Newcomers will be a welcomed into the ranks.
While the Celtic Nations listed here are the seven original Celtic Nations, the Celtic people now span the globe.
(Click a nations heading to view it's wiki entry)
Alba is the Scottish-Gaelic name for Scotland. It occupies the northern third of Great Britain and it includes over 790 islands. Groups of settlers began building the first known permanent houses on Scottish soil around 9,500 years ago, and the first villages around 6,000 years ago.
Ireland is the third-largest island in Europe and the twentieth-largest island in the world. A Norman invasion in the Middle Ages gave way to a Gaelic Resurgence in the 13th century.
Galacia is in northwest Spain, and descends from one of the first tribes of Celtic heritage in Europe. The name Galicia comes from the Latin name Gallaecia, associated with the name of the ancient Celtic tribe that resided above the Douro river.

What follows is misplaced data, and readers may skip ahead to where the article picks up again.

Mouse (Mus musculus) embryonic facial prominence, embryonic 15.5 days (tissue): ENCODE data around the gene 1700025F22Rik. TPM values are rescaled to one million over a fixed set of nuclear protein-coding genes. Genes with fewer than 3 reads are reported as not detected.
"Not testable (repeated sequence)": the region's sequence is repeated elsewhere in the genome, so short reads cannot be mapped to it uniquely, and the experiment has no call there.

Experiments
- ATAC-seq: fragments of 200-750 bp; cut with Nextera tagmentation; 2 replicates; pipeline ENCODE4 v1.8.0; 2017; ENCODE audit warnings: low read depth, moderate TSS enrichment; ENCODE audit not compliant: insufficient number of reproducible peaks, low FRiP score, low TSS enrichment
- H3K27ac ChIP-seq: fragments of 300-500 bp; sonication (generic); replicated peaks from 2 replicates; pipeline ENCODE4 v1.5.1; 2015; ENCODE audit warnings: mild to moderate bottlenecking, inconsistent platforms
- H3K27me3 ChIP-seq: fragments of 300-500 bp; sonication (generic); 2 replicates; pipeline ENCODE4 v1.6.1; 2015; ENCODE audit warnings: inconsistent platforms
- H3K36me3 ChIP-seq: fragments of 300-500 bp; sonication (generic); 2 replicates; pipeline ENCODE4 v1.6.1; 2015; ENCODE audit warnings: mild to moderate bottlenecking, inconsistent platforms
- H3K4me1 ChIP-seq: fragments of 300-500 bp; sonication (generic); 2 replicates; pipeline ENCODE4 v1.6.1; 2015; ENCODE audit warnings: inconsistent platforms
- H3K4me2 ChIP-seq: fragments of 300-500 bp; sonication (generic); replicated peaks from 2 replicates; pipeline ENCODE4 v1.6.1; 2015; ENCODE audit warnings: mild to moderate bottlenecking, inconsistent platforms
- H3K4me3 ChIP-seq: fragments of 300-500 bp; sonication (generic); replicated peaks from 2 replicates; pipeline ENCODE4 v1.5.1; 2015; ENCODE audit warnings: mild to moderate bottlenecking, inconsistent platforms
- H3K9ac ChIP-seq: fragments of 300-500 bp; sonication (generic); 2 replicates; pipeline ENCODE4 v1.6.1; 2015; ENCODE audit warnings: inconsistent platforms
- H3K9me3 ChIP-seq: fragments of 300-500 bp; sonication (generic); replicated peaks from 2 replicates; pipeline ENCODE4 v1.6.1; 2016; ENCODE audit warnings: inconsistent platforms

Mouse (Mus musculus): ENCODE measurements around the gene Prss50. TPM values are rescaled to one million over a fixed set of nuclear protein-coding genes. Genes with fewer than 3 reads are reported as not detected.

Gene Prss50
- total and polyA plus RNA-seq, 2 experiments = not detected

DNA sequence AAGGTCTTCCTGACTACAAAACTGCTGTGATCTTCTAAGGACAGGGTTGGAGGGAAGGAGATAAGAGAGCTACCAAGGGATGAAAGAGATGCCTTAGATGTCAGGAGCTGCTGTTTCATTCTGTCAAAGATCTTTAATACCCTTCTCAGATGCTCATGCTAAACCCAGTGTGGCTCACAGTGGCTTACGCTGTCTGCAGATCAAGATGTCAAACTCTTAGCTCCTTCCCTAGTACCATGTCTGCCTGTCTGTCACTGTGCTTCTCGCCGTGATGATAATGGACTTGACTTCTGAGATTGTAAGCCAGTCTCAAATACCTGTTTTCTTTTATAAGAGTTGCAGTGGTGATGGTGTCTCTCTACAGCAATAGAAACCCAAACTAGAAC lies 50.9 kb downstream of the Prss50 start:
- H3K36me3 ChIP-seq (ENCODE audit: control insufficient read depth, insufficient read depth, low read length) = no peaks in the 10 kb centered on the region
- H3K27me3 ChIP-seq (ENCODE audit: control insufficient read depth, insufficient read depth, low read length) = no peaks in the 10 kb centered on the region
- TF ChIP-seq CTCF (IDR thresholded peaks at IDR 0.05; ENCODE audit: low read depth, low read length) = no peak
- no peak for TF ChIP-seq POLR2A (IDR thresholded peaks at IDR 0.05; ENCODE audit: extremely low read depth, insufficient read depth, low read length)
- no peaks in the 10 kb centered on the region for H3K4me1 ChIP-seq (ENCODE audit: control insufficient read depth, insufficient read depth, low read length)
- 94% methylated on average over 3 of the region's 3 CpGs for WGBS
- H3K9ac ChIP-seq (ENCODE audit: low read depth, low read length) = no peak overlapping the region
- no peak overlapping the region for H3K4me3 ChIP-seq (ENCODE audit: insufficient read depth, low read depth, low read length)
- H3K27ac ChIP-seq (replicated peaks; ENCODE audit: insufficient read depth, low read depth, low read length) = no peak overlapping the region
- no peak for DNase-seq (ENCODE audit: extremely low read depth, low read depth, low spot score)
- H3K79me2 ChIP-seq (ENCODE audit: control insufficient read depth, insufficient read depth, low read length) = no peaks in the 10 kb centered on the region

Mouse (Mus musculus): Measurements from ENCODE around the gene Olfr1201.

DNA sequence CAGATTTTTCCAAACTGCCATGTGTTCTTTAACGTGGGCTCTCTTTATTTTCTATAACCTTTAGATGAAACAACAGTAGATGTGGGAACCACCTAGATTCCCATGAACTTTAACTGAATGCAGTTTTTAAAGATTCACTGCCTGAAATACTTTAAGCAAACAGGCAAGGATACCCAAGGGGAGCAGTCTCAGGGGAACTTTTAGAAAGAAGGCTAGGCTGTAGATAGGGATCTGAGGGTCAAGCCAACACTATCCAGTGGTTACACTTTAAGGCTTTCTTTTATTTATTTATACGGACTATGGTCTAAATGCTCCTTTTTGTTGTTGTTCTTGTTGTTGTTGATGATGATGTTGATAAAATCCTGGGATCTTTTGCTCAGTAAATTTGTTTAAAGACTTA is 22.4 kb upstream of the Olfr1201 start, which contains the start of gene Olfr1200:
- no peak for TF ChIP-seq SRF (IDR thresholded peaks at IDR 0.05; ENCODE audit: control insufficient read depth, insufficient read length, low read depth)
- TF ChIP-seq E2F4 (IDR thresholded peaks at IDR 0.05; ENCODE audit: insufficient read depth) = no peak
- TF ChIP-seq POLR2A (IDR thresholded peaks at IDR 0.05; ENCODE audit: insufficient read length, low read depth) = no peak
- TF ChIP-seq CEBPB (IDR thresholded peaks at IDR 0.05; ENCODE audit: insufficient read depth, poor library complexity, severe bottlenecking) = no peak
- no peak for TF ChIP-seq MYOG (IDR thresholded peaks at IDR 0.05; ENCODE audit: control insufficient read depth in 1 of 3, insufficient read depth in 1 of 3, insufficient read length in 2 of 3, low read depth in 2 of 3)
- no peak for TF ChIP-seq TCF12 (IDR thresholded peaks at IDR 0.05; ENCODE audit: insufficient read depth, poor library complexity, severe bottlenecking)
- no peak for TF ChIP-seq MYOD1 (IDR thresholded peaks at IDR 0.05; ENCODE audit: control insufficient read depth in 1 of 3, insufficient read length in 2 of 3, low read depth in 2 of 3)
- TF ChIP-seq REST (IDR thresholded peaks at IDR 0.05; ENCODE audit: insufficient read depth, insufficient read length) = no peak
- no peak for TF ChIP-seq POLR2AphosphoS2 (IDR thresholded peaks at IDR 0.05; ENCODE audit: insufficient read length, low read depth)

Cornwall forms the tip of the south-western peninsula of Great Britain. It was occupied in the Iron Age by Celts. Cornwall was a division of the Dumnonii tribe—whose tribal centre was in the modern county of Devon.
The Isle of Man is located in the Irish Sea between the islands of Great Britain and Ireland, within the British Isles. It began to be influenced by Gaelic culture in the AD 5th century and the Manx language, a branch of the Gaelic languages.
Brittany occupies a large peninsula in the north west of France. Its land area is 34,023 km² (13,136 sq mi). After the Neolithic period, Brittany became home to several different Celtic tribes.
During the Iron Age and early medieval period, Wales was inhabited by the Celtic Britons. A distinct Welsh national identity emerged in the centuries after the Roman withdrawal from Britain in the 5th century, and Wales is regarded as one of the modern Celtic nations today.
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